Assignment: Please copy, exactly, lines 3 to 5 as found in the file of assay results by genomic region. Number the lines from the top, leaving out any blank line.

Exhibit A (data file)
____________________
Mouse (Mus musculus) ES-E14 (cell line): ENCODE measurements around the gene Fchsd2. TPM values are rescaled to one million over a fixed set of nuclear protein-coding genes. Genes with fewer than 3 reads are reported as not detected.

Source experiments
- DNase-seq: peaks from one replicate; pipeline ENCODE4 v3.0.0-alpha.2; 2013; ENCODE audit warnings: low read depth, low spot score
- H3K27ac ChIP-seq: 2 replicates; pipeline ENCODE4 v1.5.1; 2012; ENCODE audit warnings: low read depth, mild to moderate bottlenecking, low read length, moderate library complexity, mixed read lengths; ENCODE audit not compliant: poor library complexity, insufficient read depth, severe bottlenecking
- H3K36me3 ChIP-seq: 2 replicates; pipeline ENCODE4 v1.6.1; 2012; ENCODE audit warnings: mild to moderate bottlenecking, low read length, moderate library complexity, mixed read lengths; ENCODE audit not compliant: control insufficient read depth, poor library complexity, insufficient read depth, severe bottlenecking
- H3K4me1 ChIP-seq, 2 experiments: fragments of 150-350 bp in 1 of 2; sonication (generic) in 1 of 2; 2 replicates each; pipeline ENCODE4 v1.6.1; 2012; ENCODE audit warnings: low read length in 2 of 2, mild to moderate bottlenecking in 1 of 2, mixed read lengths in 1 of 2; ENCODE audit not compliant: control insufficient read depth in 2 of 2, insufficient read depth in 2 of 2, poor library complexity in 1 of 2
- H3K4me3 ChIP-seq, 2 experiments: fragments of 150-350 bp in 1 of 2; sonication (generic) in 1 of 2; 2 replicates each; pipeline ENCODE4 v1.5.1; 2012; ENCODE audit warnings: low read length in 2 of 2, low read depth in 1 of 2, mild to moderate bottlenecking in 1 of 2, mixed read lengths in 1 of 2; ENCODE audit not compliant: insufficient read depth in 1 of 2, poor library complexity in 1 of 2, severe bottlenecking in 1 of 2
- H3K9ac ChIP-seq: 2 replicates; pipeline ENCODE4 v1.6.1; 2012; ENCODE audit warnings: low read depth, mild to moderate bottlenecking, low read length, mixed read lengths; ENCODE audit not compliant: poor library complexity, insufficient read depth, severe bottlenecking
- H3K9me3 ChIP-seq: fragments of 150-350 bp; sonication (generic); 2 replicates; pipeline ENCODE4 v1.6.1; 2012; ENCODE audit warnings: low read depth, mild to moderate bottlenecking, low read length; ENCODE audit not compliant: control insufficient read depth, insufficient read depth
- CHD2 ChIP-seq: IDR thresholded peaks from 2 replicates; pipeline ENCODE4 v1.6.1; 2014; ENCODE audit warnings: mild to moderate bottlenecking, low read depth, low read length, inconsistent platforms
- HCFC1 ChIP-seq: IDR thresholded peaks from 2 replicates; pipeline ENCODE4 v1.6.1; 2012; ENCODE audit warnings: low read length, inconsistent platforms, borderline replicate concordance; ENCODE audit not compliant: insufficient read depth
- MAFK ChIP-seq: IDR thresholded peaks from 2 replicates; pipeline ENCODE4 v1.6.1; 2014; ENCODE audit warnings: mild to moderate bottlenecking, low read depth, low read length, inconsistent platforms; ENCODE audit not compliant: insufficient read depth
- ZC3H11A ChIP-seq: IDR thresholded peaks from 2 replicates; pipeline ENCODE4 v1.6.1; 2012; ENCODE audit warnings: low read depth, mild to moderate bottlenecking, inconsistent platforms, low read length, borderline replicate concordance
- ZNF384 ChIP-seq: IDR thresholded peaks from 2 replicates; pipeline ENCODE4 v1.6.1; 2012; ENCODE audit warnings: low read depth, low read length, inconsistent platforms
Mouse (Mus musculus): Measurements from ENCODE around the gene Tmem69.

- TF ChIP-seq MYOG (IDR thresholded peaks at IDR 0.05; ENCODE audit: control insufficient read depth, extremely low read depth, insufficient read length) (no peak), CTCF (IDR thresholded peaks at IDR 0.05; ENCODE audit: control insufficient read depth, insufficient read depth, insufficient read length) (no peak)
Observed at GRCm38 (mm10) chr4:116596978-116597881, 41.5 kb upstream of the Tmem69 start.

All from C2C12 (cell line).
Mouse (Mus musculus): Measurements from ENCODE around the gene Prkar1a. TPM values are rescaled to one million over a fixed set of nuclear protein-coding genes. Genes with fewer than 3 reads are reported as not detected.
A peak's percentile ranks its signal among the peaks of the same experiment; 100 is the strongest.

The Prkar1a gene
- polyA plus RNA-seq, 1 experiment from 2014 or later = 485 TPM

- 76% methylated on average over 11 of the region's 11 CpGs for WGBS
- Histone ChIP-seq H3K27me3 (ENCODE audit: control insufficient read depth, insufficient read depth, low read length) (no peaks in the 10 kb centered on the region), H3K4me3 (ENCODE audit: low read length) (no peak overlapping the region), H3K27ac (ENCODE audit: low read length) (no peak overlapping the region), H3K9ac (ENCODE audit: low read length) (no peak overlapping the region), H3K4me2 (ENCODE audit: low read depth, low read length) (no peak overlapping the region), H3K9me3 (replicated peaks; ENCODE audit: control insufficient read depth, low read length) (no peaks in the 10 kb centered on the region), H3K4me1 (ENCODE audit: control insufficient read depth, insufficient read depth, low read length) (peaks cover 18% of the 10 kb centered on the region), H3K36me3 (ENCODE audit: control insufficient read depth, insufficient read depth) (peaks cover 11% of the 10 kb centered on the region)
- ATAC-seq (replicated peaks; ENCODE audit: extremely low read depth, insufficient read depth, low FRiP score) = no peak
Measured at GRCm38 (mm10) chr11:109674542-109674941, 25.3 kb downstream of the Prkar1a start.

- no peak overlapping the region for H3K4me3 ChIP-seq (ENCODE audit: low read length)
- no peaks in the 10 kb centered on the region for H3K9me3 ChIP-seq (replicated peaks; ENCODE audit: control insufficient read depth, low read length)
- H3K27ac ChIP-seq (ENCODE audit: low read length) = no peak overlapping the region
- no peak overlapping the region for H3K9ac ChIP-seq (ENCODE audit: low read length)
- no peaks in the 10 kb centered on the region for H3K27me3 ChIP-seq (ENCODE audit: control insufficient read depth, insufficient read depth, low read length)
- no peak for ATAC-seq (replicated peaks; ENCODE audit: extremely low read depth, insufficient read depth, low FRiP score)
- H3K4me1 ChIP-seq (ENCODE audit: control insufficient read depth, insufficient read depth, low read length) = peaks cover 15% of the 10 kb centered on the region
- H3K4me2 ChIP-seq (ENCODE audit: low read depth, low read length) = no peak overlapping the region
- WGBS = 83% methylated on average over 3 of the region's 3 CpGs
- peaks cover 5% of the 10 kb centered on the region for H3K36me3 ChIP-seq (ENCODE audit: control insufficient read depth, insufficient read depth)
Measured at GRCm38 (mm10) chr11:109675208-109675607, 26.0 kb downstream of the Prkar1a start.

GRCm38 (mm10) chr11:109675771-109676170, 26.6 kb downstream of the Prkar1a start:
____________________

- DNase-seq: peaks from one replicate; pipeline ENCODE4 v3.0.0-alpha.2; 2013; ENCODE audit warnings: low read depth, low spot score
- H3K27ac ChIP-seq: 2 replicates; pipeline ENCODE4 v1.5.1; 2012; ENCODE audit warnings: low read depth, mild to moderate bottlenecking, low read length, moderate library complexity, mixed read lengths; ENCODE audit not compliant: poor library complexity, insufficient read depth, severe bottlenecking
- H3K36me3 ChIP-seq: 2 replicates; pipeline ENCODE4 v1.6.1; 2012; ENCODE audit warnings: mild to moderate bottlenecking, low read length, moderate library complexity, mixed read lengths; ENCODE audit not compliant: control insufficient read depth, poor library complexity, insufficient read depth, severe bottlenecking